Nowadays, it seems as if teaching math in school is more focused on having kids memorize numbers and how to solve given equations. Susie Allison, a former teacher who is now a stay-at-home mom, this might be ridding children of the opportunity to truly absorb the skills they are being taught.
The blogger behind Busy Toddler writes, “They don’t actually know the WHY or HOW behind the math, just the quick and easy way to find the answer. It’s like trying to be a 2D object in a 3D world. It’s really hard to make connections when you’ve only learned to memorize ways to solve the problem.”
To help build her child’s conceptual understanding of math, Susie used a fun activity that only involves minimal prep time and simple supplies any parent will likely have at home.
Susie shares that instead of the word “addition,” which can be hard for a young child to understand, she prefers to use more easily-understood words like “join” or “combine.” So when introducing the activity to your child, you can tell her that you’ll be “joining two groups” rather than “adding” them.
All you need to prepare is three paper plates, small toys or items to serve as counters (like buttons, toy insects, or even LEGO bricks), and a deck of playing cards (numbers 2 to 6).
Set down the plates. Put one card on each the first and second ones, then explain to your child, “We are going to combine or join a group of cars with a group of buttons.”
As you explain the first step, place your counters on the plates according to the number of the card placed on each one. For example, if you have a number 3 card on your first plate, place 3 counters on it, and if you have a number 5 card on your second plate, place 5 counters on it. These will give your child a concrete representation of the numbers you are combining. Ask her to help you count the number of counters on each plate.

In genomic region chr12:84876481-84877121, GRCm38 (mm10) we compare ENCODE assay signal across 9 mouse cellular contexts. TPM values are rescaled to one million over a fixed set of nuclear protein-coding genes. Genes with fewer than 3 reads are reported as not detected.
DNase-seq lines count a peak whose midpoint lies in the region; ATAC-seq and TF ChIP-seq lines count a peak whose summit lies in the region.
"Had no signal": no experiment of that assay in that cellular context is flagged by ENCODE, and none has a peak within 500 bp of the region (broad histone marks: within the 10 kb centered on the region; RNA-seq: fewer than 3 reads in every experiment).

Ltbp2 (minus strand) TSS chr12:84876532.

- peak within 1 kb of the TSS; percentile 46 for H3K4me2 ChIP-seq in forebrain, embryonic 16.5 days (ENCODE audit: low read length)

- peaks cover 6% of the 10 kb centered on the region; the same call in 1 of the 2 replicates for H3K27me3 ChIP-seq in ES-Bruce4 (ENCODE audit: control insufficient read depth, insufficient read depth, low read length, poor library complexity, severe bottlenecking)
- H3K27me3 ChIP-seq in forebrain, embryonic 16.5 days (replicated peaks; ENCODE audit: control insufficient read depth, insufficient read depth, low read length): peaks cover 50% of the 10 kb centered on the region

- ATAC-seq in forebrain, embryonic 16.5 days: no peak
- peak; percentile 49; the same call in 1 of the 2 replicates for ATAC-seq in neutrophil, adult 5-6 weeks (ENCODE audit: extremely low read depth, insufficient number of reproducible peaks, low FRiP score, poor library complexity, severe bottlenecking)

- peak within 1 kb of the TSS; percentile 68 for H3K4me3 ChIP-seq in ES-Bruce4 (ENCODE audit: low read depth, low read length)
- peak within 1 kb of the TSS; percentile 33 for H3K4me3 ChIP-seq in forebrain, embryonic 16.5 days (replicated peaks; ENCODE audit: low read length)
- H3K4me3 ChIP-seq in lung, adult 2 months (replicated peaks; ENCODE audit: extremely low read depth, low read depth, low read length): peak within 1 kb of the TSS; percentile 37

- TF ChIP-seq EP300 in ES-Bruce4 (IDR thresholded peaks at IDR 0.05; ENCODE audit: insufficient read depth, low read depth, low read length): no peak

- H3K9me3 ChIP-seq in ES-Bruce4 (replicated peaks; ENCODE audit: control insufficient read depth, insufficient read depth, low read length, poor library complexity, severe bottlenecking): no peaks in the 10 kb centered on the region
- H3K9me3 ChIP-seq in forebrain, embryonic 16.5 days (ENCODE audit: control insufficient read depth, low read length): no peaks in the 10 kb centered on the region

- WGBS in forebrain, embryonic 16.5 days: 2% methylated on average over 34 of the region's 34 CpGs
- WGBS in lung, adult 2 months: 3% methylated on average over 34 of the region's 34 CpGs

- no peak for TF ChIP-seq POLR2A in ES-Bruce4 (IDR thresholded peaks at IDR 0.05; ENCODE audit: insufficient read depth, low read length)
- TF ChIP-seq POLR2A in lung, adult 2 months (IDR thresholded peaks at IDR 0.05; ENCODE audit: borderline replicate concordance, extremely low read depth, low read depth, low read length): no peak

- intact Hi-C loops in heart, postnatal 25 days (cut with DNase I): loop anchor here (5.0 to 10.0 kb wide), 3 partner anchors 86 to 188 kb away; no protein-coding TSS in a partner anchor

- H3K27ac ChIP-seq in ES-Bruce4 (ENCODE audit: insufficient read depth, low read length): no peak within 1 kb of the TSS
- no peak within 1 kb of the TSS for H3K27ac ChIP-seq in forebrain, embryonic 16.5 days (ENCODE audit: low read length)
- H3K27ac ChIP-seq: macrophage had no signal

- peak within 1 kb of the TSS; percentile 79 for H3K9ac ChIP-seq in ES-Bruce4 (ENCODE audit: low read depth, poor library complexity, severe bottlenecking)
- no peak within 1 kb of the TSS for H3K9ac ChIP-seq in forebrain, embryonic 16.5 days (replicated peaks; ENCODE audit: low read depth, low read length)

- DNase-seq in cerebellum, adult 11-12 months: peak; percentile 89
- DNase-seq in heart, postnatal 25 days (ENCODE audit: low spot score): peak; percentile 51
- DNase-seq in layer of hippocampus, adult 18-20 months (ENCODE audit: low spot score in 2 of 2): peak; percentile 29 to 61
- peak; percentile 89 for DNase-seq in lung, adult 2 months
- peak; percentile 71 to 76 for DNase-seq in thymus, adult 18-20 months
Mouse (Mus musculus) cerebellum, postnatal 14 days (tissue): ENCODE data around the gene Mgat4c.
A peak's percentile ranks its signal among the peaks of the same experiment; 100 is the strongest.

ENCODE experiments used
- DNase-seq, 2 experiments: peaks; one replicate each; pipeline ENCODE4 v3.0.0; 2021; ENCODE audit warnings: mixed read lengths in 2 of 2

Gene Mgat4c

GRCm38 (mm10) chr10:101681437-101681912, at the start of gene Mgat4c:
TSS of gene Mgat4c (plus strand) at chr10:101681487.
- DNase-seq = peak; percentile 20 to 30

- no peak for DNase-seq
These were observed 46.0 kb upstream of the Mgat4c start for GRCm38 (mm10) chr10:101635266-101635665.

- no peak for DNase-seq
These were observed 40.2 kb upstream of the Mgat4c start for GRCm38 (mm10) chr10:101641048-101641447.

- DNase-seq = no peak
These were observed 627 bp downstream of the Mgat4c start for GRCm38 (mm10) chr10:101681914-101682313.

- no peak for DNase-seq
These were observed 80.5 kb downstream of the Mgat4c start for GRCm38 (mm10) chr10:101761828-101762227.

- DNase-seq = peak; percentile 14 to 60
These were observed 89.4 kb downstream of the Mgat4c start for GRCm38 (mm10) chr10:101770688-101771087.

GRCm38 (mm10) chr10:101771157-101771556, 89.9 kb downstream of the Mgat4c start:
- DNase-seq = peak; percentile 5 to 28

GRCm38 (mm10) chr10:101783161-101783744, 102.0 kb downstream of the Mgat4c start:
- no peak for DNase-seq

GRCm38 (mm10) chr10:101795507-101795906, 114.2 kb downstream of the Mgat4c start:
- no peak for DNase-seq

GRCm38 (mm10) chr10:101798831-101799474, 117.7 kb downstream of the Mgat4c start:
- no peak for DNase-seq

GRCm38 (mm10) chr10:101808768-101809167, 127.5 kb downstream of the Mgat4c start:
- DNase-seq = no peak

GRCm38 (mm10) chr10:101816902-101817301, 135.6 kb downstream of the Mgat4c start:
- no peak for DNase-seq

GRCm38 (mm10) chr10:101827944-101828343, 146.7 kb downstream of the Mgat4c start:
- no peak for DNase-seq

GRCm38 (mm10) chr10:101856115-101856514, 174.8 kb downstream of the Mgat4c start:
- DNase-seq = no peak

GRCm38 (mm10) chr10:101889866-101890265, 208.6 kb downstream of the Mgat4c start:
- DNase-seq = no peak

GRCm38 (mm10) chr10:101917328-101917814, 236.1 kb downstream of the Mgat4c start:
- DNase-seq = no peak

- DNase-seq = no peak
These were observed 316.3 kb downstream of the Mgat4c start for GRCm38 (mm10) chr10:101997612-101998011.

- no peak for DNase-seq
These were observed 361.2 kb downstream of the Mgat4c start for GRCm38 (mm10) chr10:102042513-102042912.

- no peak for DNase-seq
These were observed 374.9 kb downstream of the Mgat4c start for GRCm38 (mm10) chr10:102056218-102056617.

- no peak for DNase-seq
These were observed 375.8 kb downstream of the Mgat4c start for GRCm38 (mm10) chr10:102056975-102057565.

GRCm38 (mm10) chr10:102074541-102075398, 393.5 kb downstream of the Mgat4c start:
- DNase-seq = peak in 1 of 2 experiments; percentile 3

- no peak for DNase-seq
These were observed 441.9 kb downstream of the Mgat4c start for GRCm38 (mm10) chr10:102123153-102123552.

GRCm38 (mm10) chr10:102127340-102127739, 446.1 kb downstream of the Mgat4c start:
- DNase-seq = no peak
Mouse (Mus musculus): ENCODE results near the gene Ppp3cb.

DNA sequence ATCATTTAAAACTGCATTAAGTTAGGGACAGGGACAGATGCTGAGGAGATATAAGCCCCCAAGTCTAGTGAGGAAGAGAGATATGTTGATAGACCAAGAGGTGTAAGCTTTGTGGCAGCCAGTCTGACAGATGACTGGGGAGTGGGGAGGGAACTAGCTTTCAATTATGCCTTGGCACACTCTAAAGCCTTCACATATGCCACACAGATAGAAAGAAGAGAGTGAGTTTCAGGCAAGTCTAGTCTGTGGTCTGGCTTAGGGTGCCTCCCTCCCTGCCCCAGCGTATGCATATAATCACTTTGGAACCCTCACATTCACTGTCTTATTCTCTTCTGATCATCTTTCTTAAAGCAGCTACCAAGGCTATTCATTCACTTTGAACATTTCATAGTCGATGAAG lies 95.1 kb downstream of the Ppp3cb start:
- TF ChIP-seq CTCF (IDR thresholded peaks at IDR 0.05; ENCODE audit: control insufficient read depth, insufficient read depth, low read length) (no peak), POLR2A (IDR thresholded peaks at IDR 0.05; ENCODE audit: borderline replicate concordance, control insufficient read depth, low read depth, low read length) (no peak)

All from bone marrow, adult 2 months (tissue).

Next, take the first two plates and transfer their contents onto the third plate. Explain to your child, “We just took our group of cars and our group of buttons. Now, let’s see how many cars and buttons we have!”
Once you finish counting, say, “So if you have a group of 3 cars and you join it with a group of 5 buttons, you get a giant group of 8 cars and buttons? That’s amazing!” Later, encourage your tot to repeat the activity as many times as she wants using different numbers and counters each time. Remember that you don’t have to use big numbers; smaller digits work best when it comes to introducing addition to kids, says Susie.
Susie writes that while this activity won’t guarantee a child will memorize mathematical facts or readily recall number sentences, she will have a more concrete understanding of what happens when two numbers are combined or joined. It’s also a fun activity that will keep her entertained.
“The goal is NOT to be quickest at addition at this age. The goal is to learn WHAT addition is and what happens WHEN we join numbers together,” she says.
Even at home, you can do simple activities to exercise your child’s brain and help her get a headstart on concepts she will learn in school. Click here for ideas on brain activities you can do with her.